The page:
The only thing harder than taking constructive criticism is giving it. There’s a fine line between offering helpful feedback and totally derailing someone’s confidence.
While you can’t control how others will react or perceive your words, you can do everything in your power to communicate constructively, so your message is heard loud and clear, without the negative undertones.
Throw Some Sugar in Their Wounds
Otherwise known as the “sandwich” approach, aim to offer compliments along with your criticism.
During a feedback session, start off by complimenting the employee and letting them know what they’re doing well — this will help lighten the mood and let them know you’re not there simply to “diss” them.
You can then follow-up with the criticism or opportunity for growth, followed by yet another positive thing. The key is to be genuine in your positive points. Otherwise, you’ll come across as patronizing, simply trying to sugarcoat what you really want to say.
In short: Compliment + Criticism + Compliment
Give Feedback, Not Orders
You can share feedback without telling someone what they have to do. It’s one thing to tell an employee you’re concerned about their attire in the office.
It’s another to tell them to stop wearing short skirts and start wearing slacks. You’re still able to get your point across without being overly aggressive in the process.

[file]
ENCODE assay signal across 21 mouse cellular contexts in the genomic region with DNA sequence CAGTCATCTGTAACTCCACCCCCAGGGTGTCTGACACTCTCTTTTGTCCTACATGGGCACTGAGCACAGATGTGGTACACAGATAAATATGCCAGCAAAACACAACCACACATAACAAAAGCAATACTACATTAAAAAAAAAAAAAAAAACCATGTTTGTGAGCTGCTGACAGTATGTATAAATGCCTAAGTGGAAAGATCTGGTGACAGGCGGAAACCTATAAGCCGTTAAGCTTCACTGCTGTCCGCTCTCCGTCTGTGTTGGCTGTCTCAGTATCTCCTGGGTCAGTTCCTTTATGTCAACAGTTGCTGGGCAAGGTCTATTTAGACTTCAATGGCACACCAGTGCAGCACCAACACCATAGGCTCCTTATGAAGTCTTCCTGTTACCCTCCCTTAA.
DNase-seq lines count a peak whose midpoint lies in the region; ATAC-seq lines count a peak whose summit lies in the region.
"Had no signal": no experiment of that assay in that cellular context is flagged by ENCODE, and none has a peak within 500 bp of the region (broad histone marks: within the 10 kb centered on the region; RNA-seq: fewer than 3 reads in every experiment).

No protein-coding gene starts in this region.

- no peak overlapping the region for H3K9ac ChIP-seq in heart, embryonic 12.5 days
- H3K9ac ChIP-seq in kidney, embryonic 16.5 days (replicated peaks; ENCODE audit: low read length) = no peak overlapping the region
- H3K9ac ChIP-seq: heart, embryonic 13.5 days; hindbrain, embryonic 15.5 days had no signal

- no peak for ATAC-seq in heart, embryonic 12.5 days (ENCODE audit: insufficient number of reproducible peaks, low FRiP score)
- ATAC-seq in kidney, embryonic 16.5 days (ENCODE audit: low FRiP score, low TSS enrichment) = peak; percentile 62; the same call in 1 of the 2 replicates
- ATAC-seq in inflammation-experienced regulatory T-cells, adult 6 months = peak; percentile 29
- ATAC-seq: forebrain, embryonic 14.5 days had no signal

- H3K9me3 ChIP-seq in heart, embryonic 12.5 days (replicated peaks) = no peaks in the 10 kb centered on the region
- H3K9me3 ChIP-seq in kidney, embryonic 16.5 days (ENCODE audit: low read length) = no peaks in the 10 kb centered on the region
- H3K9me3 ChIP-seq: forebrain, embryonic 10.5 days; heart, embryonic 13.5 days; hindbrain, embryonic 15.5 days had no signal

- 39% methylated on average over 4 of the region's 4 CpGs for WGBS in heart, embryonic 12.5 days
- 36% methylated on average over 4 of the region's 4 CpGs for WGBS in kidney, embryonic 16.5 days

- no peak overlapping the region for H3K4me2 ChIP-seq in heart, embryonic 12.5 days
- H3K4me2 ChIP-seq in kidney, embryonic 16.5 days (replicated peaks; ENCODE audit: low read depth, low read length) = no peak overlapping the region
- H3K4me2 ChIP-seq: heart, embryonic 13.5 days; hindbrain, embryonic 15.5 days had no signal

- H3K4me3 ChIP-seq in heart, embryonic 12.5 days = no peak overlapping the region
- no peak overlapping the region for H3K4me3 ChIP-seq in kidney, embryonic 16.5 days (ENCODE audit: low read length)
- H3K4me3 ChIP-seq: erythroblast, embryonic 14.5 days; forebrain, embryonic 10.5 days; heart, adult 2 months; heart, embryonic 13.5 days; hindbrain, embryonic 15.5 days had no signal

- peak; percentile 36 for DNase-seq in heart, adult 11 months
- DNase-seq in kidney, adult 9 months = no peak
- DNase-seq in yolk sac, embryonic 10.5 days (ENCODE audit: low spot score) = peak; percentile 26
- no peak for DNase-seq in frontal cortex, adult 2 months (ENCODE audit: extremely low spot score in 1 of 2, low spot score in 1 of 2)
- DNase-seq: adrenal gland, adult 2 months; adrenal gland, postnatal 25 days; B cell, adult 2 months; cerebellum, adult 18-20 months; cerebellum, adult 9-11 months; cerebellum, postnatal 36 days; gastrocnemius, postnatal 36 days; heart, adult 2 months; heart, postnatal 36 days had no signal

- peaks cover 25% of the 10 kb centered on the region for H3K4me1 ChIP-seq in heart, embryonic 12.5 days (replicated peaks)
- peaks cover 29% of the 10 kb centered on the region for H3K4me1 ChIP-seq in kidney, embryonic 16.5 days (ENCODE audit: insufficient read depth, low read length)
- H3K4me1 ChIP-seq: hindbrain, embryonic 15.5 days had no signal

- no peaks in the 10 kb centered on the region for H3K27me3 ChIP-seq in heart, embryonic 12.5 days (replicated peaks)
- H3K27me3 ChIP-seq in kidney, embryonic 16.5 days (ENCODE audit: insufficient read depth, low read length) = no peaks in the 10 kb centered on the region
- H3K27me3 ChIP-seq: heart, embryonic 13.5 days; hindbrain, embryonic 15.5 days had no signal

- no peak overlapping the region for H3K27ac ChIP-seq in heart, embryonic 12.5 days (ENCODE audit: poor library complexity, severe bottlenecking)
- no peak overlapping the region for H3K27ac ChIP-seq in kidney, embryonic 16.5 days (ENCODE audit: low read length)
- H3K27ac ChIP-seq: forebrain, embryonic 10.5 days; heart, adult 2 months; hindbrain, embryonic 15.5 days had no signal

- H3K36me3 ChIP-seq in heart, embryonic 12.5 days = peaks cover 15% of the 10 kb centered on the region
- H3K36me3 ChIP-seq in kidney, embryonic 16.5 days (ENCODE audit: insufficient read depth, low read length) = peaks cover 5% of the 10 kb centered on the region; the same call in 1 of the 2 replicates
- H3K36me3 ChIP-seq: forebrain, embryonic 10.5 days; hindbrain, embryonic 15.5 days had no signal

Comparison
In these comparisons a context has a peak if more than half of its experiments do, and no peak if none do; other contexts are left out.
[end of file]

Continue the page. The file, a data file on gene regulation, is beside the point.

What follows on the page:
Align your criticisms with what you observe and how it impacts the business, team, clients or particular outcomes. Identify the problem, then give space for the employee to fix it. If this method won’t work, you can help the employee fix the problem by doing the following…
Make Your Expectations Clear
While your expectations may be crystal clear in your own head, they’re liable to a million different interpretations by the other person. For example, telling a team member “Your conduct is unacceptable,” is vague and unhelpful.
Instead, try something like, “It’s important you arrive on-time to our meetings, as a way of showing respect to the business and our team.”
Be specific about the results you’d like to see and what you expect to change, as well as why it’s important those changes are made. Make the pathway to improvement accessible.
Don’t Make It Personal
When you’re delivering feedback, the biggest mistake you can make is to make it personal. If your reason for giving criticism is somehow tied to your own ego, a personal vendetta or malicious in anyway, stop right now.
The point of criticism, if you really want the best, is to be constructive; ill intentions are one way to ensure positive results are not achieved.
Formulate your criticism in a way that makes the other understand you don’t believe it to be a reflection of who they are as person — it’s strictly business. For example, saying “you’re lazy” is a lot less effective and mean-spirited than, “I know you could put in more effort.”
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TAGGED : constructive criticism, Criticize with Compassion, How to "Criticize" with Compassion, leadership